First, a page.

Several weeks ago, concerned museum directors approached Mr. Walker, the Ford Foundation director, who together with Elizabeth Alexander, president of the Andrew W. Mellon Foundation, arranged a meeting for them at Mellon’s offices in Manhattan to discuss possible ways forward. Mr. Walker was concerned that the activists sometimes sounded as if they would like to use political power to destroy arts institutions, not reform them. But he urged museum directors to get ahead of the issue by re-evaluating the criteria they use to select trustees in a manner consistent with their missions.
“They can be proactive and establish a broad set of principles and a philosophy that informs their definition of trusteeship,” Mr. Walker said in an interview. “But we’re not just talking about money.”
Nevertheless, it’s also clear that financial concerns are not going to evaporate any time soon. Consider the Whitney’s next big project, an art installation on the Hudson, across from the museum, by David Hammons that recreates in steel the broad outline of the Pier 52 shed that once stood there.
It is scheduled to open next year, thanks to the support of major donors to the project. They include Warren B. Kanders.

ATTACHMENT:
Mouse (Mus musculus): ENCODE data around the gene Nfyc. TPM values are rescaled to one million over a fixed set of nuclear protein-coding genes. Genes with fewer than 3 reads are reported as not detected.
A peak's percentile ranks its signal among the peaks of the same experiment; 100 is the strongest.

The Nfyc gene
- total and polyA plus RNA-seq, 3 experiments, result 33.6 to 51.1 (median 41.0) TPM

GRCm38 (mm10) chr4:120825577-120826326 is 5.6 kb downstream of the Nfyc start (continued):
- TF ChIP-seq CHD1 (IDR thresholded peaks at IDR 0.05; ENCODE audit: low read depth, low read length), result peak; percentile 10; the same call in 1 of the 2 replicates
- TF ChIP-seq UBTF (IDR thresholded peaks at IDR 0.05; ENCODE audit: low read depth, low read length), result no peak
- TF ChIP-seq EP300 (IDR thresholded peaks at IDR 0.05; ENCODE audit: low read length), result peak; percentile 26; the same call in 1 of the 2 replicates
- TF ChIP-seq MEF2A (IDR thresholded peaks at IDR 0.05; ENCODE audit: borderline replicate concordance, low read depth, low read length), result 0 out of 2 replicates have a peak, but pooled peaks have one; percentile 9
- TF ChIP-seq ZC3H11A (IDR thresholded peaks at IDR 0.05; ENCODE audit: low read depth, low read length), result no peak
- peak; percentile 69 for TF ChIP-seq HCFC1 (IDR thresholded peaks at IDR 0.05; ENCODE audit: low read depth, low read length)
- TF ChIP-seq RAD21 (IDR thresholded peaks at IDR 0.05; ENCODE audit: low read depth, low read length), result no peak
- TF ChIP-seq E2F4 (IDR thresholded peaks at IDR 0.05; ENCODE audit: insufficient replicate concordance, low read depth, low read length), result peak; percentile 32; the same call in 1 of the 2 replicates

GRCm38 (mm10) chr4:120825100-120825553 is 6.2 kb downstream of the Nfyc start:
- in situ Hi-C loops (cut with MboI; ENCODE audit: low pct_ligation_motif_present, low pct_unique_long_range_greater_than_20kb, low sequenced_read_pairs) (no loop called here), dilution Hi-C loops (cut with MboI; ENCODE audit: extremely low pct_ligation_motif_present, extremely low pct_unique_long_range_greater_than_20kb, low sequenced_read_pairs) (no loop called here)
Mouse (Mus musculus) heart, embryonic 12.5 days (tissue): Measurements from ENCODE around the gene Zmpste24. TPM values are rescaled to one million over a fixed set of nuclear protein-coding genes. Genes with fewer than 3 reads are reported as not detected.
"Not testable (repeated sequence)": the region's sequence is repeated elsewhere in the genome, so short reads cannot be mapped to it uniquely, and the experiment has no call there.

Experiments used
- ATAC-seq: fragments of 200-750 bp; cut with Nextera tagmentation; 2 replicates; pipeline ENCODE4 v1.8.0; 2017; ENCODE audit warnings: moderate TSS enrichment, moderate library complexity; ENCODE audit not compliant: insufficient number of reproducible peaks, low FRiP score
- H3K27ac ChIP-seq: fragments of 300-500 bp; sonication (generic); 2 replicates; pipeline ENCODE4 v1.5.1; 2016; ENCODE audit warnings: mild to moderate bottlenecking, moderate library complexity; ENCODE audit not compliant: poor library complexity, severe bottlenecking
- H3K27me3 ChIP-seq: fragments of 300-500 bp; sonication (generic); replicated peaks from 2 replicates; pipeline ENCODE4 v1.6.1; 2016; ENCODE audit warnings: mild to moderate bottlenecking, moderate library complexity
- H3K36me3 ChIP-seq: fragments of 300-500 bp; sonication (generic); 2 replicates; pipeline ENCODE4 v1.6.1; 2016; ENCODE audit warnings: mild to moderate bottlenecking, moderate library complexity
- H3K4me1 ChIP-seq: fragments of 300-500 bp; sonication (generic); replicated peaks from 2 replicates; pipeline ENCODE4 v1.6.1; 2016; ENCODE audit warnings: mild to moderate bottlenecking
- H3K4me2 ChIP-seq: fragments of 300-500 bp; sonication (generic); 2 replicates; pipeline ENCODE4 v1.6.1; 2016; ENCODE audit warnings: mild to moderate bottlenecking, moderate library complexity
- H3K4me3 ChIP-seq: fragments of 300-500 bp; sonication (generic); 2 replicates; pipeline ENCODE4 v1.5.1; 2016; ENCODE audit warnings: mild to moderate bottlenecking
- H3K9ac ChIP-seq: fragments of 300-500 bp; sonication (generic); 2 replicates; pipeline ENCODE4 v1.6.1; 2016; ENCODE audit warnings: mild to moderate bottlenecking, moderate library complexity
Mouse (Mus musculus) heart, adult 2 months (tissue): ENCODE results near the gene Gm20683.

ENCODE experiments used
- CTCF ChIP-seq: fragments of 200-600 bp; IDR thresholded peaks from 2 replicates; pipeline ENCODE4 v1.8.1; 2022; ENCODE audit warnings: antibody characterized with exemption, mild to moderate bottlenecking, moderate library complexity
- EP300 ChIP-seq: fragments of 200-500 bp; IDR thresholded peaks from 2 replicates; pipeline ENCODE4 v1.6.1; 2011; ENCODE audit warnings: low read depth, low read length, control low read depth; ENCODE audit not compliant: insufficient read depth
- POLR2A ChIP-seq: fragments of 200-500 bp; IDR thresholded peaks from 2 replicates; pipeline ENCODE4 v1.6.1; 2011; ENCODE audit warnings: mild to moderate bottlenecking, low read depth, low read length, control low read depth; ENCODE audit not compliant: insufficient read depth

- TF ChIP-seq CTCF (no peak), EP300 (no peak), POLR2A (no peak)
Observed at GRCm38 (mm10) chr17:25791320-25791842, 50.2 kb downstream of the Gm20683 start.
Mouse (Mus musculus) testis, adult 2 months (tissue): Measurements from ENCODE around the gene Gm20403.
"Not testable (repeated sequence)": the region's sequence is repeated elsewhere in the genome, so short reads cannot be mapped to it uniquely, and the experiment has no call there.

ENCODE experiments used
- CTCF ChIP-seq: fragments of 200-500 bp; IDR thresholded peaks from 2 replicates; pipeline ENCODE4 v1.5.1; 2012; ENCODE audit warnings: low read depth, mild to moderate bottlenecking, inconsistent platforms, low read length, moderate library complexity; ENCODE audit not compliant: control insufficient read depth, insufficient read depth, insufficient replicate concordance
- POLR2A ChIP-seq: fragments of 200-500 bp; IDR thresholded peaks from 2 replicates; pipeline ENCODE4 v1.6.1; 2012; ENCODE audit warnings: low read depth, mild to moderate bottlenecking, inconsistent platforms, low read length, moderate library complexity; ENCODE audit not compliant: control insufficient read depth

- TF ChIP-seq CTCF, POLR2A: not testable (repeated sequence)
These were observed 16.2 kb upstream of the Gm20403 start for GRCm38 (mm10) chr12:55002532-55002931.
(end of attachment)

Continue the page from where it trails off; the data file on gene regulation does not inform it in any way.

Rachel Shorey and Colin Moynihan contributed reporting.
Methodology for research on trustee wealth: We researched the boards of 10 U.S. museums with among the highest attendance, as calculated by The Art Newspaper in a 2018 survey. We excluded the Smithsonian museums and the Getty Center, which are well-attended but do not rely as much on board fund-raising because of government support or unusually large endowments. Estimations of the sources of trustee wealth were based on publicly available records, including news accounts and occupations as listed in campaign finance contributions, using a methodology similar to that used by Andrea Fraser, a professor at UCLA, in her book “2016 in Museums, Money, and Politics.” The category “Other” includes industries like insurance, technology, business services and natural resources.
Robin Pogrebin is a reporter on the Culture Desk, where she covers cultural institutions, the art world, architecture and other subjects. She is also the co-author of “The Education of Brett Kavanaugh: An Investigation.” @rpogrebin • Facebook
Elizabeth Harris is a culture reporter. A Times reporter since 2009, she has covered education, retail companies for the business section, real estate and New York politics. @Liz_A_Harris
Graham Bowley is an investigative reporter on the Culture Desk. He also reported for The Times from Afghanistan in 2012. He is the author of the book “No Way Down: Life and Death on K2.” @Graham_Bowley • Facebook